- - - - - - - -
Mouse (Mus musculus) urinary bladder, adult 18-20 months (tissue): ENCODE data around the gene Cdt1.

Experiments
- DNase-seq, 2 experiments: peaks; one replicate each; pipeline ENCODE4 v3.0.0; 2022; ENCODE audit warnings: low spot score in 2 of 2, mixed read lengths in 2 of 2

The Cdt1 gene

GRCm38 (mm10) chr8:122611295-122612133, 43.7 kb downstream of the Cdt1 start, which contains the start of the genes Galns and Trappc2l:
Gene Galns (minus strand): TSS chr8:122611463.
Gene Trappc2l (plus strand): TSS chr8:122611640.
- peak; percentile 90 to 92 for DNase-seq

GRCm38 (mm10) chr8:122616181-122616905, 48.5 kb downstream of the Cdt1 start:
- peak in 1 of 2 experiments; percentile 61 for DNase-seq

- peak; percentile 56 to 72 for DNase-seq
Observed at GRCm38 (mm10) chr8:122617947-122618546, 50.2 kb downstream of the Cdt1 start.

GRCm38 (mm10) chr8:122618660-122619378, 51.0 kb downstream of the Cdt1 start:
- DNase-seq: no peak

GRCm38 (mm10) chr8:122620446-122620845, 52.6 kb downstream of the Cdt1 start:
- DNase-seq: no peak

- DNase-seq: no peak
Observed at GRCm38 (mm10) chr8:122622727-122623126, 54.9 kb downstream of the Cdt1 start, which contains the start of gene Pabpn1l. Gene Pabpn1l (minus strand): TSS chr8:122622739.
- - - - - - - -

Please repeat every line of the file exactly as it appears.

Mouse (Mus musculus) urinary bladder, adult 18-20 months (tissue): ENCODE data around the gene Cdt1.

Experiments
- DNase-seq, 2 experiments: peaks; one replicate each; pipeline ENCODE4 v3.0.0; 2022; ENCODE audit warnings: low spot score in 2 of 2, mixed read lengths in 2 of 2

The Cdt1 gene

GRCm38 (mm10) chr8:122611295-122612133, 43.7 kb downstream of the Cdt1 start, which contains the start of the genes Galns and Trappc2l:
Gene Galns (minus strand): TSS chr8:122611463.
Gene Trappc2l (plus strand): TSS chr8:122611640.
- peak; percentile 90 to 92 for DNase-seq

GRCm38 (mm10) chr8:122616181-122616905, 48.5 kb downstream of the Cdt1 start:
- peak in 1 of 2 experiments; percentile 61 for DNase-seq

- peak; percentile 56 to 72 for DNase-seq
Observed at GRCm38 (mm10) chr8:122617947-122618546, 50.2 kb downstream of the Cdt1 start.

GRCm38 (mm10) chr8:122618660-122619378, 51.0 kb downstream of the Cdt1 start:
- DNase-seq: no peak

GRCm38 (mm10) chr8:122620446-122620845, 52.6 kb downstream of the Cdt1 start:
- DNase-seq: no peak

- DNase-seq: no peak
Observed at GRCm38 (mm10) chr8:122622727-122623126, 54.9 kb downstream of the Cdt1 start, which contains the start of gene Pabpn1l. Gene Pabpn1l (minus strand): TSS chr8:122622739.